In the exemplary embodiments described, the flexible connector 52 is the only component extending from one vertebral fastener 54, 56 to the other. This may be referred to as a single flexible connector. This single flexible connector may be contrasted with conventional systems that employ more than one connector extending between attachment points, such as systems with one component connected at the attachment points and another component extending between attachment points. Because it employs a single flexible connector 52, the vertebral stabilizing system 50 disclosed herein may be easier and quicker to install, may be less complex, and may be more reliable than prior devices.

It should be noted however, that a spinal column may employ the flexible connector 50 to extend across a first vertebral space, with a second flexible connector extending across a second vertebral space. Accordingly, more than one vertebral stabilizing system 50 may be used in a spinal column. In some instances where more than one stabilizing system is use, the first and second vertebral spaces may be adjacent. In alternative embodiments, a vertebral stabilizing system 50 may have a single flexible connector with a length allowing it to extend across more than one intervertebral space, with or without connecting to an intermediate vertebra.

In certain anatomies, the vertebral stabilizing system 50 may be used alone to provide decompression or compression to a single targeted facet joint or to relieve pressure on a particular side of the intervertebral disc, such as a herniation area. However, in some instances, a second vertebral stabilizing system may be installed on the opposite lateral side of the vertebrae 14, 16, across from the vertebral stabilizing system 50. Use of first and second vertebral stabilizing systems may provide more balanced support and equalized stabilization. The second vertebral stabilizing system may be substantially similar to system 50 and therefore will not be described in detail.

The vertebral stabilizing system 50, as installed, may flexibly restrict over-compression of the vertebrae 14, 16, thereby relieving pressure on the intervertebral disc 12 and the facet joint 44. In addition, the vertebral stabilizing system 50 may flexibly restrict axial over-extension of the intervertebral disc 12 and the facet joint 44. By controlling both compression and extension, the vertebral stabilizing system 50 may reduce wear and further degeneration. The flexible connector 52 may also dampen the forces on the intervertebral disc 12 and facet joint 44 during motion such as flexion and extension. Because the flexible connector 52 may be positioned relatively close to the natural axis of flexion, the vertebral stabilizing system 50 may be less likely to induce kyphosis as compared to systems that rely upon inter-spinous process devices to provide compressive and tensile support. Additionally, the system 50 may be installed minimally invasively with less dissection than the inter-spinous process devices of the prior art. Furthermore, an inter-pedicular system can be used on each lateral side of the vertebrae 14, 16, and may provide greater and more balanced stabilization than single inter-spinous process devices.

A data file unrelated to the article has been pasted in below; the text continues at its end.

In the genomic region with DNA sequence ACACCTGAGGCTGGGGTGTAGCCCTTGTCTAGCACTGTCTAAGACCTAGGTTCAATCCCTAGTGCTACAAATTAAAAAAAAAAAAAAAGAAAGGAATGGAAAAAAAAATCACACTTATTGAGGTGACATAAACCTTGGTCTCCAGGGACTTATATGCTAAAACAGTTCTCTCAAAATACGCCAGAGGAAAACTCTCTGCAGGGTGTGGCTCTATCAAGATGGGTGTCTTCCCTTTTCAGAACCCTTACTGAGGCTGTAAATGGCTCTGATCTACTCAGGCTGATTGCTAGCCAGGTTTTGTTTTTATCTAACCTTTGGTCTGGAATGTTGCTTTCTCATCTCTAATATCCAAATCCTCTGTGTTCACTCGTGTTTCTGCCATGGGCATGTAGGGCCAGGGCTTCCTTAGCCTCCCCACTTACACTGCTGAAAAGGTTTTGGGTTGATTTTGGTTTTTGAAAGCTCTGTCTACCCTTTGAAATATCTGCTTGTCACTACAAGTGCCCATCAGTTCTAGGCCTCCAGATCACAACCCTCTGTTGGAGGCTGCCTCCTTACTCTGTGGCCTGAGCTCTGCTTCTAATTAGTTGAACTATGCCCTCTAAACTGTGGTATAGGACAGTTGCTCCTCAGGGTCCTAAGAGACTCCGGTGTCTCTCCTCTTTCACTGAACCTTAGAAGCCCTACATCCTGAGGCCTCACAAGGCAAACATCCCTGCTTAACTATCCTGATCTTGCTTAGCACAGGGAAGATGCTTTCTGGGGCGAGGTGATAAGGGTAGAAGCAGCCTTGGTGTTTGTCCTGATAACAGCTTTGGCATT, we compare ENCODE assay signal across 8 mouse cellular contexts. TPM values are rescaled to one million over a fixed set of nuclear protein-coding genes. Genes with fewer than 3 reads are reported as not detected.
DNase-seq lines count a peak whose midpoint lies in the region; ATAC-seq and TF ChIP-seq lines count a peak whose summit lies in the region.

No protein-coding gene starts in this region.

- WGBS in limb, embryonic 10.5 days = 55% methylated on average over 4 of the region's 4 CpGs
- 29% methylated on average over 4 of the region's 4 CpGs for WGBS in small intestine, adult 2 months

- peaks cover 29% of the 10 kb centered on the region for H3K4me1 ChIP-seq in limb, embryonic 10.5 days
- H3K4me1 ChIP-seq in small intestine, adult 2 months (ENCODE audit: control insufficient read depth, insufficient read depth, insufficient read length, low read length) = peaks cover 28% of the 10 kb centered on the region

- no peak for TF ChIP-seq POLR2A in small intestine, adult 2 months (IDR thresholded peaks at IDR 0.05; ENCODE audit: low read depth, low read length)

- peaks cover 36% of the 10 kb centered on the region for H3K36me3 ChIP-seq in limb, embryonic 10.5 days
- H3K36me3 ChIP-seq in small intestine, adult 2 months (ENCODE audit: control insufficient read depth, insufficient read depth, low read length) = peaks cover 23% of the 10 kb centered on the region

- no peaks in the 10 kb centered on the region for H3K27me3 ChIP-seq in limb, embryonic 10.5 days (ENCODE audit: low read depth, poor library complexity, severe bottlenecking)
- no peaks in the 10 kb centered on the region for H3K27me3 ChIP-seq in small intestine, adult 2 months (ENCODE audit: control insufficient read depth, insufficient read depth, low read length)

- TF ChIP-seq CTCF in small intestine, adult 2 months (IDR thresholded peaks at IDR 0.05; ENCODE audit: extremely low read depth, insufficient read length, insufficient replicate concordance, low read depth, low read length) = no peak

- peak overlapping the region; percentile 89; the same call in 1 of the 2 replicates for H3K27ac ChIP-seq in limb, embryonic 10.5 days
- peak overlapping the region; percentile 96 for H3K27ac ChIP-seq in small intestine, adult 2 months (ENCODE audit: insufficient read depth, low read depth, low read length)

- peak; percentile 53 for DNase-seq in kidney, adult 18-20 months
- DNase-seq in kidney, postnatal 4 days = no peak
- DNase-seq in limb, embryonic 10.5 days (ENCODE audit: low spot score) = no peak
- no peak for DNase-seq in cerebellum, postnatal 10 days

It should be noted that in some embodiments, the flexible connector 52 may be configured so that orientation in one direction provides one set of stabilizing properties to the vertebrae, while orienting the flexible connector 52 in the other direction would provide a second set of stabilizing properties. In such an embodiment, the body 58 of the flexible member may be asymmetrically shaped.